Beginner's Guide to Food Blogging

Beginner's Guide to Food Blogging

How To

Beginner's Guide to Food Blogging


You love food.

You enjoy writing.

People tell you that you are good at both (eating and writing, not necessarily at the same time).

So, where do you go from here?

Odds are, if you haven’t already started one, a food blog is right for you. There are all kinds of discussions online about the future of blogging, and whether or not there is still the opportunity for bloggers to turn pro, getting their wonderful words picked up by bigger publishers.

The reality is, if you’re doing it with the idea of turning pro, don’t bother. Professional writers, those who do it to pay the rent, still usually need to go the route of preparing a manuscript, finding an agent, collecting rejection slips, and persevering toward their big break. Not to say it can’t happen, and it’s OK to hang onto that shred of hope that someone will actually read and care about what you write.

Otherwise, it may be time to simply focus on the pleasure it brings you to share your passion and your skills.

To help make the experience better for everyone—you, your followers, and the people and establishments about whom you write—here is an FAQ with a few tips to help you establish a good food blog.

 1.     What should I write about?

    Start with what you love. Food bloggers generally love at least one of two things: eating, or cooking. Both of those are pretty general, though, so consider a more narrow focus. Ask yourself a series of questions to get perspective:

    • What groups do you belong to? (For example, are you a member of a Community Supported Agriculture group, or do you follow the Slow Food movement?)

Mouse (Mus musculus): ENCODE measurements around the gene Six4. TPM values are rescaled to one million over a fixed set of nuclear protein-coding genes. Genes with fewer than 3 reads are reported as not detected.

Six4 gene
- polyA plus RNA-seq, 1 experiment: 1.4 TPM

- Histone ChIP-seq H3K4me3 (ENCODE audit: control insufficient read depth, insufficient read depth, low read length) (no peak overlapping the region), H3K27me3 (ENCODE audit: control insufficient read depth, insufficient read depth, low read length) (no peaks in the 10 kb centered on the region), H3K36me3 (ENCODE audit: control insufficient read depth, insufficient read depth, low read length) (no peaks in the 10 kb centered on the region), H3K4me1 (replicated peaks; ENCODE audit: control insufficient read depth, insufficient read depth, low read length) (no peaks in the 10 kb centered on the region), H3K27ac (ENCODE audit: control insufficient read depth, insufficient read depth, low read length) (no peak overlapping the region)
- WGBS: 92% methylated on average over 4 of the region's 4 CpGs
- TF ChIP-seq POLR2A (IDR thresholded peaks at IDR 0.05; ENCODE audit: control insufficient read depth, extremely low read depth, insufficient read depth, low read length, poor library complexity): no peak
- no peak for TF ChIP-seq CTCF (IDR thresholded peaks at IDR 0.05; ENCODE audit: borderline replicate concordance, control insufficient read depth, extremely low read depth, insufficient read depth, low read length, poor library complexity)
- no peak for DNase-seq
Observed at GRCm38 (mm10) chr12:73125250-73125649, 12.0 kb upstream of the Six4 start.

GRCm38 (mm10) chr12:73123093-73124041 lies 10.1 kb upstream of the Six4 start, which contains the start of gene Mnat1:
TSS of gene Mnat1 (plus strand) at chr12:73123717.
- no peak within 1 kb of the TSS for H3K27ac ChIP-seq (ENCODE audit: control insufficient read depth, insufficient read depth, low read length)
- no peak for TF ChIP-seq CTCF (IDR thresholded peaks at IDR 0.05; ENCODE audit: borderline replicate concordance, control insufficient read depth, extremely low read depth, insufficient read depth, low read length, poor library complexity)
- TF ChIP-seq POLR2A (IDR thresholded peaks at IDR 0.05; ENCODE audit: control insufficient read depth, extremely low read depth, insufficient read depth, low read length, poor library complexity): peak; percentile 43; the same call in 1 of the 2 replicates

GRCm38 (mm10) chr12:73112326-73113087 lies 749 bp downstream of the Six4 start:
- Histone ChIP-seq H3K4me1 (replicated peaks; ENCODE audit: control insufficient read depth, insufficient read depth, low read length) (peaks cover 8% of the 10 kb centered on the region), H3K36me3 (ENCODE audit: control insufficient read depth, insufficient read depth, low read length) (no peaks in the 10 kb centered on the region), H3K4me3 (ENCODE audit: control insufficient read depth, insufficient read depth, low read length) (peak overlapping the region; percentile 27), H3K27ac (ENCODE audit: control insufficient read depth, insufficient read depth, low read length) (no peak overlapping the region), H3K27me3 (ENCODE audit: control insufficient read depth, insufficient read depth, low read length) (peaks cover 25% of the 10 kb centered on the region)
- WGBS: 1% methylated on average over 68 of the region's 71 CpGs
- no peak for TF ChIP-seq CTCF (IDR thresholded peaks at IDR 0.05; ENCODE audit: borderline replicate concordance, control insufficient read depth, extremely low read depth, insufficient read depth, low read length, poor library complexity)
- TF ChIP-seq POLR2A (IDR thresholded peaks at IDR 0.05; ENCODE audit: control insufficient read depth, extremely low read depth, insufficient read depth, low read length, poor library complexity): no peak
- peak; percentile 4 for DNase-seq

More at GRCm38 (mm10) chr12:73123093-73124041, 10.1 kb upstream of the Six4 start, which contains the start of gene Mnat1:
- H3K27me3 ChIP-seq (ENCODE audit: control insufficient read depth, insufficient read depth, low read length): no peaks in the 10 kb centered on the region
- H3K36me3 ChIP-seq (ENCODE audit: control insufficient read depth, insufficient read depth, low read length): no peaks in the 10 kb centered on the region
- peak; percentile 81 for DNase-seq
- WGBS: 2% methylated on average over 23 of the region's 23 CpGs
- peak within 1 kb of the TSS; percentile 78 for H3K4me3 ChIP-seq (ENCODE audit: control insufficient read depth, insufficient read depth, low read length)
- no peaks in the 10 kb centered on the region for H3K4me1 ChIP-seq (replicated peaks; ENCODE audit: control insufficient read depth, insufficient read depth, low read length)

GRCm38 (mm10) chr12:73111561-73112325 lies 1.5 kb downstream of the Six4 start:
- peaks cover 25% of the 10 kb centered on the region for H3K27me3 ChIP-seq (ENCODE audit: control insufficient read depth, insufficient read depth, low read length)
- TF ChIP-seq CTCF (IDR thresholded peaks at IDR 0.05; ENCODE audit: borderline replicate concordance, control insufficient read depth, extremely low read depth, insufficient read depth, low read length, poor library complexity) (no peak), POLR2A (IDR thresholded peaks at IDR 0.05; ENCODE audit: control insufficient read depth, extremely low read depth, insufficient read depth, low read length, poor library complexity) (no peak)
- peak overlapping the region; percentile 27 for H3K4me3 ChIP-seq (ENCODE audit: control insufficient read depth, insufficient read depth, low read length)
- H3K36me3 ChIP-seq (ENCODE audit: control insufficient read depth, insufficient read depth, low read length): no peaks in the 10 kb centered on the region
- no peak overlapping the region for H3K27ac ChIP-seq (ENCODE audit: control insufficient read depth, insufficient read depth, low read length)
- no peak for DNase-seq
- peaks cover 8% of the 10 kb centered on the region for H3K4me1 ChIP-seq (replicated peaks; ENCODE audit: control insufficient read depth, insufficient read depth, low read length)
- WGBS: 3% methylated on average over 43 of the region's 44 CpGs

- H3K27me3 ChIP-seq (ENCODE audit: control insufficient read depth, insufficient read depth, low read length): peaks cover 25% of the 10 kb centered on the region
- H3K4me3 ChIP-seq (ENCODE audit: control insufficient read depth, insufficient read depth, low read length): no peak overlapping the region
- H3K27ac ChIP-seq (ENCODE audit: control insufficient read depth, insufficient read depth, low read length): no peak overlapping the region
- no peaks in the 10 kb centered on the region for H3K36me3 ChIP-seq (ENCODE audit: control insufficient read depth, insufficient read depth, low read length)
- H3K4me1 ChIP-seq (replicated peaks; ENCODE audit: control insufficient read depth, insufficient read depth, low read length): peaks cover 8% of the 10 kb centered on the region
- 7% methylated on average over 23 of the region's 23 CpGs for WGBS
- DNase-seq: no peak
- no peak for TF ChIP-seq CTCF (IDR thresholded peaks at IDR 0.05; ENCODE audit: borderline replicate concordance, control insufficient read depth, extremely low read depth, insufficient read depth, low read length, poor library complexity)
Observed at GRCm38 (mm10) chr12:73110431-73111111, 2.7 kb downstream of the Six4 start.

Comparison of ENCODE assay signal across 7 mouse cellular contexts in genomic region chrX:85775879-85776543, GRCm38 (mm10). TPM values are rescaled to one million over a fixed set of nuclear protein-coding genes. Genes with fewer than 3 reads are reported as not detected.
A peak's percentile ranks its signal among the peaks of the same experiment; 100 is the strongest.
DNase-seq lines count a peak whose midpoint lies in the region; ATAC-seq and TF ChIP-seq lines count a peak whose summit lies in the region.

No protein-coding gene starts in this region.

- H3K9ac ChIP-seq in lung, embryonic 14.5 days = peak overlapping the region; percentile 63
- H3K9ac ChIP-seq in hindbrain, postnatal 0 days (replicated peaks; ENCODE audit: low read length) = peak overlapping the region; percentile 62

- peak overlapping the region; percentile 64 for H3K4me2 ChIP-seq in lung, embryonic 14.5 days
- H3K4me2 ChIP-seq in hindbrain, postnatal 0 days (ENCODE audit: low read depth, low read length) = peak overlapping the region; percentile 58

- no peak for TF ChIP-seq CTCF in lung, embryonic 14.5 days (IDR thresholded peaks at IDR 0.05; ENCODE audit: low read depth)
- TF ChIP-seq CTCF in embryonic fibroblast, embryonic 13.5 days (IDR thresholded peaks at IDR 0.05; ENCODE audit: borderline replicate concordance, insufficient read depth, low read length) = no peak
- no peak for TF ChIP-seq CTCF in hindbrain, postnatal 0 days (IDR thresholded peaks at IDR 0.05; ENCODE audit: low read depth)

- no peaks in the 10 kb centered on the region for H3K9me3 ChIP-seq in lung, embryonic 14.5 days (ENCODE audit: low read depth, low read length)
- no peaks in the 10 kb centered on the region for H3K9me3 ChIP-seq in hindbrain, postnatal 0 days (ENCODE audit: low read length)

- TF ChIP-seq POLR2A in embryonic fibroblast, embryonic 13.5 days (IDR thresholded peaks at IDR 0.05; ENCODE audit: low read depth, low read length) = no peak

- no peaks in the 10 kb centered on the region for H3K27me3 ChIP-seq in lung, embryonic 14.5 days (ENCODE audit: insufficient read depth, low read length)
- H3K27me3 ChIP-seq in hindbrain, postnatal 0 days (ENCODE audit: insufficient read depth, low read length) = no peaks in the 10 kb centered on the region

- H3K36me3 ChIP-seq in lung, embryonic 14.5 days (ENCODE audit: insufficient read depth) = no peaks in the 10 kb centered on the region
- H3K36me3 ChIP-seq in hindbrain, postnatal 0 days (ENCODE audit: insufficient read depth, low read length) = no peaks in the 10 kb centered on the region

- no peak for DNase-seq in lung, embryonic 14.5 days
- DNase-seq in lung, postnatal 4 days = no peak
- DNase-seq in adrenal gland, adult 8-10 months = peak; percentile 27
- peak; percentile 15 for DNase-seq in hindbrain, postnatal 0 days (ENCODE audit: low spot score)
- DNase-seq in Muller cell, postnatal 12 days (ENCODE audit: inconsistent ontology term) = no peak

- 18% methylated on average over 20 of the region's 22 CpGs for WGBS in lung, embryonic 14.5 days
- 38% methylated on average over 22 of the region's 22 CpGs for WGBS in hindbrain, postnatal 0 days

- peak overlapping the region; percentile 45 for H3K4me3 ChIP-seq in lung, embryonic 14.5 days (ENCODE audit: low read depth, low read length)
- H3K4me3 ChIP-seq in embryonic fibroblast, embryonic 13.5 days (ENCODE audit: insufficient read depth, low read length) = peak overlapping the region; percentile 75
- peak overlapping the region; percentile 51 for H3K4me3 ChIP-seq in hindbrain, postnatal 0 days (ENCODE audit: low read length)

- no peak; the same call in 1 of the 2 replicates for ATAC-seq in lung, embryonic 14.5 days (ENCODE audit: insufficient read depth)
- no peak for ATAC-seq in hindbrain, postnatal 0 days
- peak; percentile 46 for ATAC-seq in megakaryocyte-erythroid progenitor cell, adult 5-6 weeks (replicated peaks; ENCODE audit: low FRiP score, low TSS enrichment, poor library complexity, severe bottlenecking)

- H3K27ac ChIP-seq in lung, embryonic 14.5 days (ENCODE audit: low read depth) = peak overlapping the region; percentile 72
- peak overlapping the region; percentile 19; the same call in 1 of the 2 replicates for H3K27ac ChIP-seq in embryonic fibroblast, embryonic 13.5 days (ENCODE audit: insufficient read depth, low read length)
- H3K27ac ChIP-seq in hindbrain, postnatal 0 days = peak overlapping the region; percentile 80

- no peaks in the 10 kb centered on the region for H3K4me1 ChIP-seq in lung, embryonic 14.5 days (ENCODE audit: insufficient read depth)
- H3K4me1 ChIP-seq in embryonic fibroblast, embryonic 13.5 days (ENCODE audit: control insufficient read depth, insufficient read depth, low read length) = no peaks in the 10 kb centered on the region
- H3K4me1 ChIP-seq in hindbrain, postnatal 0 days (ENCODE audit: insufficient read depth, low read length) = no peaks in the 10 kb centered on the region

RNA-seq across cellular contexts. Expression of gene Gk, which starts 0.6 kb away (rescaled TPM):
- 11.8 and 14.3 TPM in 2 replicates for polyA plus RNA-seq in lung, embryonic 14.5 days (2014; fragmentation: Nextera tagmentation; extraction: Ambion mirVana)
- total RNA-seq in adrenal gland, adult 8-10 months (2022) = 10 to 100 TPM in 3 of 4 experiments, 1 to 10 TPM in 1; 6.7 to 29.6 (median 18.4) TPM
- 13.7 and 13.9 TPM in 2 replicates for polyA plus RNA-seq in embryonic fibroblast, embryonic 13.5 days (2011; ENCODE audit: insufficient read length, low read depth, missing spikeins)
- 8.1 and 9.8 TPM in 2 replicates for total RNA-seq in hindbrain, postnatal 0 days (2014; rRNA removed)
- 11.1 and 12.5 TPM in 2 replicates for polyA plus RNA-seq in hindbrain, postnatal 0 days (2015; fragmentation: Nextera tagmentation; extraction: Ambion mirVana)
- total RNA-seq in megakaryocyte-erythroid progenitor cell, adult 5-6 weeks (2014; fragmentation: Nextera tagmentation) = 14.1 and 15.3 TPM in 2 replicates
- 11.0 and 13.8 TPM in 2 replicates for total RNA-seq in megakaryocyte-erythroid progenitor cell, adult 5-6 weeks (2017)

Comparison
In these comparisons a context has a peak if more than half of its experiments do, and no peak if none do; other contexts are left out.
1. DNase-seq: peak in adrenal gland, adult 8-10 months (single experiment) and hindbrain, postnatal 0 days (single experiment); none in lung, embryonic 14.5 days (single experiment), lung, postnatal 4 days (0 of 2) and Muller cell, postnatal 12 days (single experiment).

• Where do you usually serve the food you cook? (Do you take it to potlucks and church socials, are you the unpaid but willing caterer for your friend’s events, or do you have an audience of kids at the family table?)
    • What books do you read? (Are you a fan of cookbooks for inspiration, or do you read culinary mysteries, or are you more technical in nature?)
    • What do you most enjoy cooking or eating? (Are you into desserts, and if so, can you narrow it down to one category of desserts, for example?)

    2.     Do I have to have a lot of recipes to get started?

      This is really up to you. Not every food blog has to include a recipe, although if you are talking about a particular dish it’s nice to at least provide a link to one you can recommend. What you do need to think about is not plagiarizing (taking a recipe and claiming it as yours) or not providing credit with a live link to the original source. Most food sites want you to link to them; most do NOT want you to just take their recipe, since duplicate content can be a problem online.3.      

      3.     How do I promote my blog?

        Great question, and one that usually goes unasked. In comparison to promotion, writing the blog is a piece of cake. There is a reason PR companies exist—promotion is a lot of repetitive, consistent, quality work. Start with social media, and promote your blog to your Facebook and Twitter followers (and if you don’t have any, start now—they are your best, guaranteed audience). Build a relationship with your local media, if possible; you can do this by writing the occasional news release (2-3 a year: one to announce the blog’s creation, another to announce a milestone, such as your 1,000th reader, and maybe another to promote some distinctive content or partnership you’ve come up with). Rely heavily on your friends, who can promote it to their friends, and so on.

        4.     What about photo or video blogging?

          Yes, if you can do it. And, really, anyone with an iPhone can create a video blog—the question is, can you do it well? Check the First Person videos out that we’ve been playing with at Vlogging is quite possibly the future of blogging, and if you can make it interesting to have people watch you cook, go for it. As for photos, beautiful photos can make a blog much more visually interesting and attention-getting. As with recipes, do not just take someone else’s photo and attach it to your recipe—that is a definite infringement. If you can’t do photos well, stay away from them and focus on brilliant writing, or team up with a good photographer.

          5.     How often do I need to post?